CLEVELAND - Got a few loose screws? A cordless drill can easily take care of those. And a cordless drill not only can save on the cost of a handyman, but these days you can also save on the cost of the drill. That according to Consumer Reports, whose tests find there’s a lot of value out there right now.
Consumer Reports tested 89 cordless drills costing as little as $40, all the way up to $400. Many of the drills tested now use lithium ion batteries. They weigh less, which makes them easier to handle. Testers also size up how many screws a drill can drive per battery charge and how long it takes to recharge.
There are more lightweight, compact drills these days. They’re meant for smaller jobs. Like the Craftsman 17586. It holds a standard, three-eighths inch drill bit. Although it’s not as powerful as larger drills, it scored excellent for handling. It’s a Consumer Reports Best Buy at $70. Another plus—the Craftsman re-charges in just 30 minutes, but most inexpensive drills take much longer, often more than 4 hours.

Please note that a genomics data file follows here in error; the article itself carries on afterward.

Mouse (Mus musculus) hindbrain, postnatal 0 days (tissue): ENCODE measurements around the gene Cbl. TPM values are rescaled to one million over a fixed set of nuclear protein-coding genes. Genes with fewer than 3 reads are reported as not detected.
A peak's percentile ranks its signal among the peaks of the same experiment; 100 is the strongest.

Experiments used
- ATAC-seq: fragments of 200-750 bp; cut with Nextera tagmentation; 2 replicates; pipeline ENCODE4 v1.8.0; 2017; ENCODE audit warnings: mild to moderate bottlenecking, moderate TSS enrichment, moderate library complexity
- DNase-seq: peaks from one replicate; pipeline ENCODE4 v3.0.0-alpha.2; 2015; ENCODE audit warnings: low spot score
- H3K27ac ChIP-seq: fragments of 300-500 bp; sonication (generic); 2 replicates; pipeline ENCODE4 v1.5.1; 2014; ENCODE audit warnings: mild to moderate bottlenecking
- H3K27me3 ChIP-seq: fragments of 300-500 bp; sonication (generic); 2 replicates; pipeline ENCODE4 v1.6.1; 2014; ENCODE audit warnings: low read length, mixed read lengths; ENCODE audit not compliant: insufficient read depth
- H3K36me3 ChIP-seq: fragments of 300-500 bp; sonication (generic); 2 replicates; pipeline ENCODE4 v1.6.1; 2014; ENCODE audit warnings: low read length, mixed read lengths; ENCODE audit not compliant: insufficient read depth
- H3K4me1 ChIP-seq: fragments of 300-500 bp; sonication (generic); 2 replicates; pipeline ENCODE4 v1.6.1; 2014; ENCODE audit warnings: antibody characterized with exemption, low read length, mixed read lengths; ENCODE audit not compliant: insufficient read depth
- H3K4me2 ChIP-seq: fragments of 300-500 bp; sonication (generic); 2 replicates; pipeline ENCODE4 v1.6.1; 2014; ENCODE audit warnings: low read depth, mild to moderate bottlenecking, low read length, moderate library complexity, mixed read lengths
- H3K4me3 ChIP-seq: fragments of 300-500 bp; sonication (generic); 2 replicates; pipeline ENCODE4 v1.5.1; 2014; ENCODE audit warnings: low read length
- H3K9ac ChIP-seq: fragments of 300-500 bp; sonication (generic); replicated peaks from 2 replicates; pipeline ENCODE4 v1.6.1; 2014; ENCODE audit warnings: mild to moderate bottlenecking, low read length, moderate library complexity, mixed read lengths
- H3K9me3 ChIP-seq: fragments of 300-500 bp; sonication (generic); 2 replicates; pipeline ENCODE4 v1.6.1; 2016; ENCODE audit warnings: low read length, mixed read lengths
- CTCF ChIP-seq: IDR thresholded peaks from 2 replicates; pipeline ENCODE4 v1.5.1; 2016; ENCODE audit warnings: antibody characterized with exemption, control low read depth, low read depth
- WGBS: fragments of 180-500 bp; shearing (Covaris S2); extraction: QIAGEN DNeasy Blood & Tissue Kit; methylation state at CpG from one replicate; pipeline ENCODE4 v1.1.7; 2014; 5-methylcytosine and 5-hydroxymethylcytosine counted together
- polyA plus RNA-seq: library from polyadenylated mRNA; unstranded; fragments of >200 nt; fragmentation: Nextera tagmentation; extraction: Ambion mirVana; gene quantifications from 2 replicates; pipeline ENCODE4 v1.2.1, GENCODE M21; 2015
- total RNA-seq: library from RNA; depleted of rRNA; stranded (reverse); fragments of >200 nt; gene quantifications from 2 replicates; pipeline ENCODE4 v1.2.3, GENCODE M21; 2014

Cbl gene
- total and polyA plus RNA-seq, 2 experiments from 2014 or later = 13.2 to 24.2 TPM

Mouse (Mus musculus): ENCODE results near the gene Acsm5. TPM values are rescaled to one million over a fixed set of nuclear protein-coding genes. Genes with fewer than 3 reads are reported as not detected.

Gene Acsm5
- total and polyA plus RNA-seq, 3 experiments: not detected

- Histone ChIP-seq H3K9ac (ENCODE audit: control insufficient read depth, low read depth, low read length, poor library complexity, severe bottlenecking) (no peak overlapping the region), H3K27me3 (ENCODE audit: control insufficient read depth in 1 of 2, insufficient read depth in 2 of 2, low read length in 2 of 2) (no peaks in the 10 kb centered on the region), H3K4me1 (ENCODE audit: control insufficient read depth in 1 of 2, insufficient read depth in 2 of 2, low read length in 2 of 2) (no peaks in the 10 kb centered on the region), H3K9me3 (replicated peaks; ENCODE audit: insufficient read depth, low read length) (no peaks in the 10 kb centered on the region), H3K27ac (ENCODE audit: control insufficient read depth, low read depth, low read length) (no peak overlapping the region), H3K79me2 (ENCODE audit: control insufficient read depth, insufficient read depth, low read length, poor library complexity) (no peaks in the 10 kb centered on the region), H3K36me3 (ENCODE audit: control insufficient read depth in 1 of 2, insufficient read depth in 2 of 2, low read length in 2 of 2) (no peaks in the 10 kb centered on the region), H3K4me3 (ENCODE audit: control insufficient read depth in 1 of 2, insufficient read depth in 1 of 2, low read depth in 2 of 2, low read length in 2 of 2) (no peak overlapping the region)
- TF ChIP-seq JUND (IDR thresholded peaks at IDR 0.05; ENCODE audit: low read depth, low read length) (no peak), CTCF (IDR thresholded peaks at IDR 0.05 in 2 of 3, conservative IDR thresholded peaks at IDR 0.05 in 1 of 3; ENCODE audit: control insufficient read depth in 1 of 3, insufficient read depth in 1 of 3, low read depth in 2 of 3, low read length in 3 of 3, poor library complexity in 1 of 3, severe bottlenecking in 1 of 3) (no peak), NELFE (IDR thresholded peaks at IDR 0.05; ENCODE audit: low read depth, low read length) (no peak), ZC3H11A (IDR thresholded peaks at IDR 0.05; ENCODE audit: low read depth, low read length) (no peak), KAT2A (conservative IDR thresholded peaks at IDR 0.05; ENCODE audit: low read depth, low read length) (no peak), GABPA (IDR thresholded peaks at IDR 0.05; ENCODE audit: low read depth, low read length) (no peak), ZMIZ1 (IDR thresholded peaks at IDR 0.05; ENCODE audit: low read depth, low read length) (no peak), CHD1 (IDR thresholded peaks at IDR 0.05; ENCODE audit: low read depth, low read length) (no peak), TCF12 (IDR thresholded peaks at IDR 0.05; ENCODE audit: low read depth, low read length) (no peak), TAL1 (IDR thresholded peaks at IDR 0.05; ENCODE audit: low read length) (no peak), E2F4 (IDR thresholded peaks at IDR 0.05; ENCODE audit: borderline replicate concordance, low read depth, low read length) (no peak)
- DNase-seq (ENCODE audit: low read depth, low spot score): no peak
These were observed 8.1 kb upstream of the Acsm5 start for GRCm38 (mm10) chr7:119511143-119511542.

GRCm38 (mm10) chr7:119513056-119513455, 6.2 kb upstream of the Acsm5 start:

For not a lot more money, you can get a lot more drill. The $100 Craftsman, model number 17310 is another Consumer Reports Best Buy. It scored very good for speed, power and handling. And it re-charges in 30 minutes.
When you’re shopping for a drill, Consumer Reports says you’ll see plenty of stores promoting higher-end, more powerful drills that are often capable of drilling into concrete. But keep in mind you might end up spending extra money for more power than the typical do-it-yourselfer needs.
Complete Ratings and recommendations on all kinds of products, including appliances, cars & trucks, and electronic gear, are available on Consumer Reports’ website.
Copyright 2012 Scripps Media, Inc. All rights reserved. This material may not be published, broadcast, rewritten, or redistributed.
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